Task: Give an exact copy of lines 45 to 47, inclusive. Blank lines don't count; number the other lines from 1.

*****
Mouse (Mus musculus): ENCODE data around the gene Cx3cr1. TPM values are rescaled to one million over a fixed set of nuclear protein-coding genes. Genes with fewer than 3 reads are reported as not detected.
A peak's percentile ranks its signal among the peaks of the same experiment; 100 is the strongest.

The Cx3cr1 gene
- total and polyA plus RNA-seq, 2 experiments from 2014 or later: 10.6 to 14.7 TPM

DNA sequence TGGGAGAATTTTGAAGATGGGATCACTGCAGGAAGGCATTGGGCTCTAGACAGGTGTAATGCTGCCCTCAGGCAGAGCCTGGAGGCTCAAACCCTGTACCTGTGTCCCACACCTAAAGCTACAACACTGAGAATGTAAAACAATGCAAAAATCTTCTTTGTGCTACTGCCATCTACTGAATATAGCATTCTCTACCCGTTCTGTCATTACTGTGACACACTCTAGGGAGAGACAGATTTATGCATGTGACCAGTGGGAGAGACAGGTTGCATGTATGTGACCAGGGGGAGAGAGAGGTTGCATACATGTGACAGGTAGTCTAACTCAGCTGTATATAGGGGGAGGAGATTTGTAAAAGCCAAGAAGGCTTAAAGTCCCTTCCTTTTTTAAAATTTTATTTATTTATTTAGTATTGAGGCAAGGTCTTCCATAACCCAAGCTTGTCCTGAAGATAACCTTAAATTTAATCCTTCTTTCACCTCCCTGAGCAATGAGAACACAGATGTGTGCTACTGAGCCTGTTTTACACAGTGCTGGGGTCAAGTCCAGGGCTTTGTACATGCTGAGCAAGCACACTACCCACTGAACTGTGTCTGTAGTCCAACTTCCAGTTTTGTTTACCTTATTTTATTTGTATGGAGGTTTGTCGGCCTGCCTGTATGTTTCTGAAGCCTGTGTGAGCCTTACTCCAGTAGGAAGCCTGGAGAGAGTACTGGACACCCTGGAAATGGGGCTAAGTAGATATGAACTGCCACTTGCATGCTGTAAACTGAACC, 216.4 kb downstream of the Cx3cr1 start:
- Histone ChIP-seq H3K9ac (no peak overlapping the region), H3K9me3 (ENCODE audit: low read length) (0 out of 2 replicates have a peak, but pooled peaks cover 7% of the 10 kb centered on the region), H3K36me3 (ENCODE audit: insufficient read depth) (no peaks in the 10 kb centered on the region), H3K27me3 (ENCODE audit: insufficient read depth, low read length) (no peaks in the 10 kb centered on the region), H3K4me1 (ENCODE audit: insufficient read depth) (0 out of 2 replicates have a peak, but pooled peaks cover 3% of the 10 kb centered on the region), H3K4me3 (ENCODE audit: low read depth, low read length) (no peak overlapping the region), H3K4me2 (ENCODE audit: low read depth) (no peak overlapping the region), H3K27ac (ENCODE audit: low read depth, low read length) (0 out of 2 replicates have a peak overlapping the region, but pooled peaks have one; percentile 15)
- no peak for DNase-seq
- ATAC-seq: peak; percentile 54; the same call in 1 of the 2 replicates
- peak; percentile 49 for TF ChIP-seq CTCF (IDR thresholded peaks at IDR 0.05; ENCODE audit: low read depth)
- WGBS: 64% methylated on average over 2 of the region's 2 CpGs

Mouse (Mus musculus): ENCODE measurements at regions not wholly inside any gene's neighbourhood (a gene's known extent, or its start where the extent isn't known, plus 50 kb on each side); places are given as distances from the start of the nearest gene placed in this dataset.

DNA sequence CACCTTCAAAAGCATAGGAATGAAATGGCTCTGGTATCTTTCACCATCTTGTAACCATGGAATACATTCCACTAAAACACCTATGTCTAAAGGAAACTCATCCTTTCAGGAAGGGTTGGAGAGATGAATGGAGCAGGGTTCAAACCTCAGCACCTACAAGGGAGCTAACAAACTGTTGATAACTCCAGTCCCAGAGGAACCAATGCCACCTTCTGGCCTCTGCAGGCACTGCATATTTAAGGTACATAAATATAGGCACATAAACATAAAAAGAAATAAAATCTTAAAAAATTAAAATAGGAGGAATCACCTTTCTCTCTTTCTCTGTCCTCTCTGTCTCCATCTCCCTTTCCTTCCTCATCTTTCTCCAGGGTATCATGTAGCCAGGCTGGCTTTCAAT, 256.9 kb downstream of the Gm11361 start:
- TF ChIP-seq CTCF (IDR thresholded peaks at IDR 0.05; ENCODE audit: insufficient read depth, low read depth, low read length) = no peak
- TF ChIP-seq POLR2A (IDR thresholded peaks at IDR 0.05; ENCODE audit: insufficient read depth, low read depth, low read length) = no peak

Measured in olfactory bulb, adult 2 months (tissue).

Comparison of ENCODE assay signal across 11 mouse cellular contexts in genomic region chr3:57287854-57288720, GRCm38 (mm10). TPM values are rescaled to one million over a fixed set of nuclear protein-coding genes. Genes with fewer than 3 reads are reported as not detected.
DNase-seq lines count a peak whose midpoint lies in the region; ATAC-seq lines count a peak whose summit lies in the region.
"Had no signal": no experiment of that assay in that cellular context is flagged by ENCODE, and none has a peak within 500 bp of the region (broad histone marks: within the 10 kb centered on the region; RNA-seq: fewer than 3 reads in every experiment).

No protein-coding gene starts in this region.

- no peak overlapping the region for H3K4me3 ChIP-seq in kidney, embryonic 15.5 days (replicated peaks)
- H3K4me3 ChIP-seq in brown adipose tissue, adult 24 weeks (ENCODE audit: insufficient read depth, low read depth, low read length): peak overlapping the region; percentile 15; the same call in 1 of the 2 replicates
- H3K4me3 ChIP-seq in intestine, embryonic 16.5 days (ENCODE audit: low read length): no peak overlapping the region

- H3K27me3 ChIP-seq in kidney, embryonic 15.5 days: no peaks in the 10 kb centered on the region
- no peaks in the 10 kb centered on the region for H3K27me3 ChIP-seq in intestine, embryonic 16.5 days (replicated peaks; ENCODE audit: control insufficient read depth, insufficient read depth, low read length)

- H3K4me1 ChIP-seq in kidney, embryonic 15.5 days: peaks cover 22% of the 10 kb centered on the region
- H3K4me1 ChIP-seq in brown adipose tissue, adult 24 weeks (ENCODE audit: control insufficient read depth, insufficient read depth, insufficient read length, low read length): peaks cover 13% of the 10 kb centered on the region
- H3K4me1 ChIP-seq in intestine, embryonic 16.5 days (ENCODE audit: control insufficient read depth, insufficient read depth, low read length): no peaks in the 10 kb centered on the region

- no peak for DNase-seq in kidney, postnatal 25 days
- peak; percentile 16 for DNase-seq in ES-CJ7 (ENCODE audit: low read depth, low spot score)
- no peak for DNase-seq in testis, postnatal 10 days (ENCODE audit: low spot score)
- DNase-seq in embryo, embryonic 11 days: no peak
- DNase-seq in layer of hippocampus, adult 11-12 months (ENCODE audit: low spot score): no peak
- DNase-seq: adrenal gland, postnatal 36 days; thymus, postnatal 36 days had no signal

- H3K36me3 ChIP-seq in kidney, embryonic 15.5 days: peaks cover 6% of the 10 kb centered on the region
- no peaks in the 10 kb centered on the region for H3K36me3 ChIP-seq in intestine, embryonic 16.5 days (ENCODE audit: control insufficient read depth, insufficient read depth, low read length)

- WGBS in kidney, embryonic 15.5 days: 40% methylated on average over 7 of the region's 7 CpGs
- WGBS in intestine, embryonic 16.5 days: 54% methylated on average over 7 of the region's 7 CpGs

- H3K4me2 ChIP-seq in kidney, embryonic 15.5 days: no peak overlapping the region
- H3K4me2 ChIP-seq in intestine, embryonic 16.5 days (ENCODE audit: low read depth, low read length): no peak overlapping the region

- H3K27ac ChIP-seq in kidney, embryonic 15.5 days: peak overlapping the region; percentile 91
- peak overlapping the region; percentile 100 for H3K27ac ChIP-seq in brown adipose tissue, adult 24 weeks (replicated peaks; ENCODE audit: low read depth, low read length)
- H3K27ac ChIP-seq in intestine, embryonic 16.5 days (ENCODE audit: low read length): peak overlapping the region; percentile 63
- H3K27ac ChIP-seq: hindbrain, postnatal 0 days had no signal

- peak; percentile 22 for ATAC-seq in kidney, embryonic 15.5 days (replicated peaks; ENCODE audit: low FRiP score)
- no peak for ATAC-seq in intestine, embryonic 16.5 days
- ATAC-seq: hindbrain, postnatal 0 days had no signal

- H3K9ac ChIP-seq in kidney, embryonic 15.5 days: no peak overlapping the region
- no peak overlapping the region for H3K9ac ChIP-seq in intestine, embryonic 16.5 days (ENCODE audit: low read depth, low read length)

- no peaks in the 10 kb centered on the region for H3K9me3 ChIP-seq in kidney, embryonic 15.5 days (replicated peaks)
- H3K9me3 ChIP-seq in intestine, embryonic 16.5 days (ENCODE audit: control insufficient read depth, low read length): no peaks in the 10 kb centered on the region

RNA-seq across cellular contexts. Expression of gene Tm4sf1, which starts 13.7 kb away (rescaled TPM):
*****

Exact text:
- no peak for ATAC-seq in intestine, embryonic 16.5 days
- ATAC-seq: hindbrain, postnatal 0 days had no signal

- H3K9ac ChIP-seq in kidney, embryonic 15.5 days: no peak overlapping the region